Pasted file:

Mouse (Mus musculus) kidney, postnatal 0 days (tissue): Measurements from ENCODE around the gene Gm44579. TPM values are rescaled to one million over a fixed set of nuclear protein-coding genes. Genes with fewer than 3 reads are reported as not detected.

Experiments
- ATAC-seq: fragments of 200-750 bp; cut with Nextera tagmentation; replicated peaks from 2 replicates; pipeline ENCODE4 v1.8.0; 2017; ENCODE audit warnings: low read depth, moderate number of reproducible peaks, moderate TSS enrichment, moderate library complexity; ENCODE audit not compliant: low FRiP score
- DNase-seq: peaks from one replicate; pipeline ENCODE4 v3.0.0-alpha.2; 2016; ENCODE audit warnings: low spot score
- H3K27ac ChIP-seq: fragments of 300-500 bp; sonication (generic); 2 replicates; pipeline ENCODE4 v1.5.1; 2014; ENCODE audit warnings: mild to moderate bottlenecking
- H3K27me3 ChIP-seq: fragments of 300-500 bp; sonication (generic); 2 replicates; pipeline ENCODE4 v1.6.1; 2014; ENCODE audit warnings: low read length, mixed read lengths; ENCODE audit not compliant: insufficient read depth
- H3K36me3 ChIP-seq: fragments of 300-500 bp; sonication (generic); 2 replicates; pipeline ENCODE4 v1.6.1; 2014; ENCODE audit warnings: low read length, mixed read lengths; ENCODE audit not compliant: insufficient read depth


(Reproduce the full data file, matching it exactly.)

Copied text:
Mouse (Mus musculus) kidney, postnatal 0 days (tissue): Measurements from ENCODE around the gene Gm44579. TPM values are rescaled to one million over a fixed set of nuclear protein-coding genes. Genes with fewer than 3 reads are reported as not detected.

Experiments
- ATAC-seq: fragments of 200-750 bp; cut with Nextera tagmentation; replicated peaks from 2 replicates; pipeline ENCODE4 v1.8.0; 2017; ENCODE audit warnings: low read depth, moderate number of reproducible peaks, moderate TSS enrichment, moderate library complexity; ENCODE audit not compliant: low FRiP score
- DNase-seq: peaks from one replicate; pipeline ENCODE4 v3.0.0-alpha.2; 2016; ENCODE audit warnings: low spot score
- H3K27ac ChIP-seq: fragments of 300-500 bp; sonication (generic); 2 replicates; pipeline ENCODE4 v1.5.1; 2014; ENCODE audit warnings: mild to moderate bottlenecking
- H3K27me3 ChIP-seq: fragments of 300-500 bp; sonication (generic); 2 replicates; pipeline ENCODE4 v1.6.1; 2014; ENCODE audit warnings: low read length, mixed read lengths; ENCODE audit not compliant: insufficient read depth
- H3K36me3 ChIP-seq: fragments of 300-500 bp; sonication (generic); 2 replicates; pipeline ENCODE4 v1.6.1; 2014; ENCODE audit warnings: low read length, mixed read lengths; ENCODE audit not compliant: insufficient read depth